President Barack Obama kissed her on the cheek. She chatted with Stephen Colbert and annoyed Bill O’Reilly. She spoke at the Democratic National Convention. And she is a nun.
“Catholic sisters are not interested in shoving the spotlight on ourselves,” said Sister Simone Campbell, director of NETWORK, a Catholic social justice lobbying group.
Yet, Campbell is no stranger to the limelight. On Wednesday, March 27, she shared her passion for ending economic injustice in the United States with students at the College. Her lecture, “Hearts on Fire: Spirituality and Activism,” was an event sponsored by the women’s and gender studies department for Women’s History Month.
“It was fantastic to see women’s leadership,” said senior women’s and gender studies major Chaya Himelfarb, who thought Campbell was “definitely a good role model.”
“Within the Catholic church, women have not been seen as leaders for a very long time,” said Campbell, who opted to wear a black blazer and dress pants instead of the traditional religious sister’s habit.
In April 2008, Campbell and her fellow sisters garnered media attention, when the Vatican released a statement chastising their promotion of “radical feminist themes incompatible with the Catholic faith.” Campbell said that their opinions on healthcare reform troubled many leaders in Catholic church.
“They’re saying we’re a bad influence,” Campbell said. “We do fine work, working with the poor and keeping quiet, but they don’t like that we are speaking up for the poor.”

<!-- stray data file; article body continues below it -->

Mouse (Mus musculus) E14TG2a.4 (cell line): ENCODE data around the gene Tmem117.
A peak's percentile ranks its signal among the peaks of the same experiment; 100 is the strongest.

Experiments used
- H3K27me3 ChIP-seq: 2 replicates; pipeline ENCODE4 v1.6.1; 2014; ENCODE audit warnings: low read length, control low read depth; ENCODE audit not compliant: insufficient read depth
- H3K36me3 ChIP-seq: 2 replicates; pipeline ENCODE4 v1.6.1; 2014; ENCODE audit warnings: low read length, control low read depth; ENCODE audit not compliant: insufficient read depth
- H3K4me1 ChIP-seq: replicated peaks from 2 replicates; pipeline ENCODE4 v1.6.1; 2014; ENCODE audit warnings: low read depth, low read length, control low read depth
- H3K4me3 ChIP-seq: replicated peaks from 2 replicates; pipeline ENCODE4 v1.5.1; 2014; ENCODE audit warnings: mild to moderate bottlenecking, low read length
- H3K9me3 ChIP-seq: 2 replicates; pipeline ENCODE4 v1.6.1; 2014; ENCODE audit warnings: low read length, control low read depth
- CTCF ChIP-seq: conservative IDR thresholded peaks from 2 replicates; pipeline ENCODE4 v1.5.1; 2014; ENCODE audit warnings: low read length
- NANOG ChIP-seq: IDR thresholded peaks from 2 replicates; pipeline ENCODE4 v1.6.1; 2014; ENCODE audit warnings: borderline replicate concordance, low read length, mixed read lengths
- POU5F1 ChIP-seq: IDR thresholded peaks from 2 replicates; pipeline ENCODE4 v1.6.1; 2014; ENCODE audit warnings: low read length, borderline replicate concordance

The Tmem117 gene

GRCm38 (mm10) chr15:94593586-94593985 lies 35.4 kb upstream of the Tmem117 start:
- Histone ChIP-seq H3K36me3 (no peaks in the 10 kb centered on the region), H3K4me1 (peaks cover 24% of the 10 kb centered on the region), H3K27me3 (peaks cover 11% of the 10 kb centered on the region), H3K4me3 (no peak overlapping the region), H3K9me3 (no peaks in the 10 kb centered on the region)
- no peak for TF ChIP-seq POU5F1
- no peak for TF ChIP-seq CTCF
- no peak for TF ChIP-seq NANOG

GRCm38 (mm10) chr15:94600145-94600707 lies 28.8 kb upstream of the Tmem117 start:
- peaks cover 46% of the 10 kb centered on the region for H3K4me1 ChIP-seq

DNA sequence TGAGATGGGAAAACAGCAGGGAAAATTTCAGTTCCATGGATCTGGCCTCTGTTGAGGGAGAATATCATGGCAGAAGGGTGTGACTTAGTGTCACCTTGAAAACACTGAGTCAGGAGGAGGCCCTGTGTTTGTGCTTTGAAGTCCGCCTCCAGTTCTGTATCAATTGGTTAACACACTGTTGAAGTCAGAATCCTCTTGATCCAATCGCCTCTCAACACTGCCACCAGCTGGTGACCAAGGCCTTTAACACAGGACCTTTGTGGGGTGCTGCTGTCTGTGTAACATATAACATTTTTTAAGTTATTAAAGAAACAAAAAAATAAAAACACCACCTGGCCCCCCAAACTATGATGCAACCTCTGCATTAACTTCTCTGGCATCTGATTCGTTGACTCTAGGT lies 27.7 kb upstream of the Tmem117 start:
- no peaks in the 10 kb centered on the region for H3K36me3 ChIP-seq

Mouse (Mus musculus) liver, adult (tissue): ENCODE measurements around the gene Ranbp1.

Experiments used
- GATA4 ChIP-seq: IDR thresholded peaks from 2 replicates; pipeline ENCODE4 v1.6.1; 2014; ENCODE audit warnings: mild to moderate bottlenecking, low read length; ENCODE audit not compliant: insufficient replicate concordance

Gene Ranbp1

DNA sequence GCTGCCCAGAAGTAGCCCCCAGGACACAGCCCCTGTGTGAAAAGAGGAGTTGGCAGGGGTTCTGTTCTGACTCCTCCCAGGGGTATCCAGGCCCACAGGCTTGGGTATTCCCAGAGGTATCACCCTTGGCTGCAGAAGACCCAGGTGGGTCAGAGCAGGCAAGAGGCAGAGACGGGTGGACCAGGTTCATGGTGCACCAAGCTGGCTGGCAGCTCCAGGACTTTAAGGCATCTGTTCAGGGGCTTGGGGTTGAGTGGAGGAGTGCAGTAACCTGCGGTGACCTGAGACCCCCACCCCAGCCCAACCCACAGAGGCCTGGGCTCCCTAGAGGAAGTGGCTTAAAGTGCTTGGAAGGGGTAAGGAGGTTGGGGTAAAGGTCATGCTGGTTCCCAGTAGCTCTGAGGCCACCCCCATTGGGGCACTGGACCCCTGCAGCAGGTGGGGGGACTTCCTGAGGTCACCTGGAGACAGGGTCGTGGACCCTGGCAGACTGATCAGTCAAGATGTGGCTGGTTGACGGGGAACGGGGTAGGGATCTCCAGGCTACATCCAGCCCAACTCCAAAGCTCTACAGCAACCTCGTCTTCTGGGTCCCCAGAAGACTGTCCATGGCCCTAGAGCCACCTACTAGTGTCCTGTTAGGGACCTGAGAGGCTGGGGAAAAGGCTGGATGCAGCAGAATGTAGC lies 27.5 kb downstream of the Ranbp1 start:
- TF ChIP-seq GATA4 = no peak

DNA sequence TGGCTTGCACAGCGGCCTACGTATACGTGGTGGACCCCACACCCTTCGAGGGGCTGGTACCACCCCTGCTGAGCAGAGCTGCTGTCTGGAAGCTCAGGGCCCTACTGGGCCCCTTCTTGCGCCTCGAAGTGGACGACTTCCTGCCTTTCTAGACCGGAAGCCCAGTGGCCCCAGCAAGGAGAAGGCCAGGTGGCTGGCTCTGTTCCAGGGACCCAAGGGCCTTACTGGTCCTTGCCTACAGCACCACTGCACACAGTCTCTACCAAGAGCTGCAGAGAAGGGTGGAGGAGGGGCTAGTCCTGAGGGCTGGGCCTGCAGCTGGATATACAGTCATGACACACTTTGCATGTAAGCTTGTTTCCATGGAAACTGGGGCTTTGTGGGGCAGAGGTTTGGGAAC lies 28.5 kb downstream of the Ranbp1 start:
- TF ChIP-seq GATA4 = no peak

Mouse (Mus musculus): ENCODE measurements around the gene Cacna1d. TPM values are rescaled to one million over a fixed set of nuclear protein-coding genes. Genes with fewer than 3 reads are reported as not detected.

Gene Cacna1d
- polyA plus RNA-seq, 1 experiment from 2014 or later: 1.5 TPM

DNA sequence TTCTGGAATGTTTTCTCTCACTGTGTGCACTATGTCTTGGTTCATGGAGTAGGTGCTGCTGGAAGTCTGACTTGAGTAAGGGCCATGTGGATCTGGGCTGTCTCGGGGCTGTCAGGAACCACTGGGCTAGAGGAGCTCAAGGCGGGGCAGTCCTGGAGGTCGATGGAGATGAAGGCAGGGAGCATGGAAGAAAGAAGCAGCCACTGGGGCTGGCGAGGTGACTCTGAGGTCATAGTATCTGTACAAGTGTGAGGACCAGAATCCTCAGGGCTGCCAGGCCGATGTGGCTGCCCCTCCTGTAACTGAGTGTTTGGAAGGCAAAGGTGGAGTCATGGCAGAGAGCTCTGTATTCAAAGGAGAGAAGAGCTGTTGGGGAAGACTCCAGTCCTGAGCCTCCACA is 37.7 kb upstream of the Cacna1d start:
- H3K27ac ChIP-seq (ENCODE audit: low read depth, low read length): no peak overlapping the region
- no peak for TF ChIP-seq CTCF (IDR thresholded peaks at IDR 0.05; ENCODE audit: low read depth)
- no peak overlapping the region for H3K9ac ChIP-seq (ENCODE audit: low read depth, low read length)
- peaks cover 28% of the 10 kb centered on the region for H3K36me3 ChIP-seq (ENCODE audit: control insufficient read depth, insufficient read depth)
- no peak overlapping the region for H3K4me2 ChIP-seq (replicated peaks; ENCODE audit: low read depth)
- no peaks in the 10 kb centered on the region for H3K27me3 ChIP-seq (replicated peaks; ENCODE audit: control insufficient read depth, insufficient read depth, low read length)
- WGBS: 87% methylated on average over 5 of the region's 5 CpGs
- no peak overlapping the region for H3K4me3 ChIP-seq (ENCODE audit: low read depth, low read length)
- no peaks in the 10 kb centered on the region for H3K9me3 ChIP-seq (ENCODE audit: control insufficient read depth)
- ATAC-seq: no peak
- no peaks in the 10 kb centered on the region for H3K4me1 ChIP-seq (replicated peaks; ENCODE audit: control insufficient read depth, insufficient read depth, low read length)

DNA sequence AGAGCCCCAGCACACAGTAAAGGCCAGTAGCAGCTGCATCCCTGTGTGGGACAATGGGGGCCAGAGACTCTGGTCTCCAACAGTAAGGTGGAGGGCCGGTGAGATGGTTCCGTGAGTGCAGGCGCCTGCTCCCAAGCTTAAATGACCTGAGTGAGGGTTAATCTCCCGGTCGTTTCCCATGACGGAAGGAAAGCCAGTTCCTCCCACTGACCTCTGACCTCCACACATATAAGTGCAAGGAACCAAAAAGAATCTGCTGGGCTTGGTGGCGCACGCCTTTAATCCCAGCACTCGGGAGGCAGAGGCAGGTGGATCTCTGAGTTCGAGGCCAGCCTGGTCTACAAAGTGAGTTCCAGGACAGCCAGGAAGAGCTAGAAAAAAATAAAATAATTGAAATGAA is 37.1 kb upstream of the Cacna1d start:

This past summer, Campbell traveled to nine states on a tour called Nuns on a Bus, intended to persuade voters against Congressman Paul Ryan’s budget plan, which she said would hurt impoverished citizens of the United States.
On the steps of the Education Building lecture hall, Campbell organized five student volunteers into a human bar graph, to illustrate the change of income between classes over the last 30 years. The activity showed that citizens who have the highest income each year, the top 20 percent of society, have seen their incomes dramatically increase over the last three decades, while the bottom 20 percent — known as the working poor — have seen their yearly incomes significantly decrease.
“The fact is, it doesn’t have to be this way,” Campbell said. “Tax policy can make a difference, but it is not enough.” Change, she said, “calls for us to be bold.”
“The bar graph was a great way to show how disconnected we are,” said junior biology major Stephanie Cervino. “We don’t really focus on the lower half.” Campbell emphasized that in order to create change, we need to develop empathy and understanding of those in our country who identify in the lower half.
“How do we the people form a more perfect union when we’re so far away?” Campbell said.